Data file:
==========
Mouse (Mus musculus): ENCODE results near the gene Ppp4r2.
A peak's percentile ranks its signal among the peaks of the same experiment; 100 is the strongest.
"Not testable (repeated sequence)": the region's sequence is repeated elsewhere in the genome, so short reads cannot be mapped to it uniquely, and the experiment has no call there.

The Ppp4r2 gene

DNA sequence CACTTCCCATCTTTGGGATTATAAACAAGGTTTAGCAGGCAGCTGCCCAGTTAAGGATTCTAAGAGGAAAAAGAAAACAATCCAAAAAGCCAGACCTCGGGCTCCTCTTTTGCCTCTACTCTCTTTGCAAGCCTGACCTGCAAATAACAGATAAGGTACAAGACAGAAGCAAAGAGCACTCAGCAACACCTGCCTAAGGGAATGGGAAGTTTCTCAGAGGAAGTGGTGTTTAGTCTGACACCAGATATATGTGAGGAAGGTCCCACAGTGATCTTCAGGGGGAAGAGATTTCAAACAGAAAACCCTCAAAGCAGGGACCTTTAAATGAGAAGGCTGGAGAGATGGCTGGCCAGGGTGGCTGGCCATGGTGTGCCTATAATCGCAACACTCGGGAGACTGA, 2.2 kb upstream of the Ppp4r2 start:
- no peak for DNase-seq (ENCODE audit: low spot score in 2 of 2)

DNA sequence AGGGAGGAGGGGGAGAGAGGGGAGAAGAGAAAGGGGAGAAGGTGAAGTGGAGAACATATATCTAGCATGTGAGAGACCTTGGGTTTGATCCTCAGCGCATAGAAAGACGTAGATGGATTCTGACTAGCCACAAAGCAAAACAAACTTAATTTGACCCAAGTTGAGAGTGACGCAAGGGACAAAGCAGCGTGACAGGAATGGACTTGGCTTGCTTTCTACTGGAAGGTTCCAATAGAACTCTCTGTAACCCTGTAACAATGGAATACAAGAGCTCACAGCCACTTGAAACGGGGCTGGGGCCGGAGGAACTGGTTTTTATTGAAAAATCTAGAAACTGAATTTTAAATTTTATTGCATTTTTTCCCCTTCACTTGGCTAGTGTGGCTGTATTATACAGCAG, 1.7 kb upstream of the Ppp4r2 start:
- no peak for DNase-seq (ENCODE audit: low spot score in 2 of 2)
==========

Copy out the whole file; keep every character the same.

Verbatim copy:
Mouse (Mus musculus): ENCODE results near the gene Ppp4r2.
A peak's percentile ranks its signal among the peaks of the same experiment; 100 is the strongest.
"Not testable (repeated sequence)": the region's sequence is repeated elsewhere in the genome, so short reads cannot be mapped to it uniquely, and the experiment has no call there.

The Ppp4r2 gene

DNA sequence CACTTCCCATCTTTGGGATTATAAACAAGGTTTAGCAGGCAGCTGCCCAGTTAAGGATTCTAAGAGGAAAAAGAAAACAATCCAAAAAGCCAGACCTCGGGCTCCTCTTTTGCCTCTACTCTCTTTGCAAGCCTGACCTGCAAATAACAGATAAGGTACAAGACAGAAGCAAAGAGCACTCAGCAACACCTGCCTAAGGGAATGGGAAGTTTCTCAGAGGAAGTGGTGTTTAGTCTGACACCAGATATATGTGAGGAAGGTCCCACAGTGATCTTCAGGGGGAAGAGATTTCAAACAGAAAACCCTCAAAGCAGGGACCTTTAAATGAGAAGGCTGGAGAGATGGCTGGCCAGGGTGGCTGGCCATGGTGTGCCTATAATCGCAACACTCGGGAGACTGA, 2.2 kb upstream of the Ppp4r2 start:
- no peak for DNase-seq (ENCODE audit: low spot score in 2 of 2)

DNA sequence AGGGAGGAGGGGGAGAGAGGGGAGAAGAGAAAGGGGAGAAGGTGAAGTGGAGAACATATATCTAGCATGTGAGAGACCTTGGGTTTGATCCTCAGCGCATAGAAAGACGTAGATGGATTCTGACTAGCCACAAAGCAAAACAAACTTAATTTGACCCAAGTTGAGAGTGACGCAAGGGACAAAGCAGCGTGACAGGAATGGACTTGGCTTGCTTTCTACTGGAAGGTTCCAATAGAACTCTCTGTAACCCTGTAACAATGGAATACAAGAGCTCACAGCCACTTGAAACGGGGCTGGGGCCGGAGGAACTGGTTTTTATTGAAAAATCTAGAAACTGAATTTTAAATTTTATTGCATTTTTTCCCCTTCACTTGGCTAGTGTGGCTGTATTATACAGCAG, 1.7 kb upstream of the Ppp4r2 start:
- no peak for DNase-seq (ENCODE audit: low spot score in 2 of 2)